Apollo Global Management LLC, the private-equity firm run by Leon Black, is telling prospective investors their commitments might get scaled back if they wait past October to invest in its next flagship fund, according to two people familiar with the matter.
The pool, Apollo Investment Fund VIII LP, plans to close on $9.5 billion by early September, ten months after it started raising money, said the people, who asked not to be identified because the information is private. New York-based Apollo initially sought $12 billion for the fund and later told investors it would limit the size to $15 billion, people familiar with matter said in June.
Apollo, which gathered $14.7 billion for a predecessor pool in 2008, is one of the few big buyout firms on track to raise a larger fund than it did before the 2007-2009 financial crisis amid a surge of profitable sales. During the second quarter, the firm exited three companies, sold shares in five more and took three public, making $7 billion in proceeds and distributing $5.7 billion to investors. That’s a crucial measure for clients when deciding on which funds to back.
Bud Perrone, a spokesman for Apollo at public-relations firm Rubenstein Associates, declined to comment on fundraising.
Carlyle Group LP expects to exceed its U.S. buyout fund target of $10 billion when it finishes fundraising, compared with the $13.7 billion gathered by the prior fund in 2007. KKR & Co.’s newest North America fund, which is targeting $8 billion, would be less than half the size of its prior vehicle. Blackstone Group LP last year closed on $16 billion for its latest flagship fund, down from the $21.7 billion pool that closed in 2007.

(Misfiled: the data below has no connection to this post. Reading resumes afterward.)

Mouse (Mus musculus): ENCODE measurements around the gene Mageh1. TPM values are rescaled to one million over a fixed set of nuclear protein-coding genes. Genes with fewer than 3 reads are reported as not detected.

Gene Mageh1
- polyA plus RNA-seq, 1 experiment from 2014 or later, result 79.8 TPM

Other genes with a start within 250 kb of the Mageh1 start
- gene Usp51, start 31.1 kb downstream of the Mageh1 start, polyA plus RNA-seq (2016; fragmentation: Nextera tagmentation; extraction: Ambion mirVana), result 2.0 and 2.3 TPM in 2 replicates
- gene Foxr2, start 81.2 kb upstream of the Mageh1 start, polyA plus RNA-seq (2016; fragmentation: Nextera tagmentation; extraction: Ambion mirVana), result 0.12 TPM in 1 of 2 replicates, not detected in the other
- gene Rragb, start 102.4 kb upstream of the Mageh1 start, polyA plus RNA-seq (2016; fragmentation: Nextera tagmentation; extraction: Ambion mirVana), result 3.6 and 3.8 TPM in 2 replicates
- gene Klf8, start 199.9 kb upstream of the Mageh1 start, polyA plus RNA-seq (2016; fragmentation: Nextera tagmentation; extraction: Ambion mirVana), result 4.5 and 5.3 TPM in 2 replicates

Apollo has closed on $8.4 billion for the flagship fund to date. The firm has continued to hand back money to investors in the third quarter including through sales of stakes in chemical maker LyondellBasell Industries NV, real estate brokerage Realogy Holdings Corp. and packaging company Berry Plastics Group Inc. The firm’s previous fund was producing a 28 percent net internal rate of return as of June 30, according to the firm’s earnings report for the three months ended June 30.
Apollo’s biggest profit has come from Rotterdam-based LyondellBasell, whose debt Apollo started accumulating in 2008. The company filed for bankruptcy in 2009, and as the company recovered following the financial crisis, Apollo traded in its debt for equity and bought additional shares. Apollo began selling its stake in September and has generated $5.5 billion, on top of $1.5 billion received in dividends, on a $2 billion investment.
Apollo, which held its initial public offering in March 2011, has advanced 66 percent in New York trading this year. The firm said it will pay a dividend of $1.32 a share to stockholders on Aug. 30.
While Apollo is exiting profitable investments, it is trying to salvage some bets that soured. The firm in April said it and TPG Capital will invest $500 million in a new venture to help finance growth investments at Caesars Entertainment Corp. and bolster the company’s balance sheet. Las Vegas-based Caesars was burdened by more than $20 billion in debt after the 2008 leveraged buyout by the two firms, and it has been losing money since the crisis.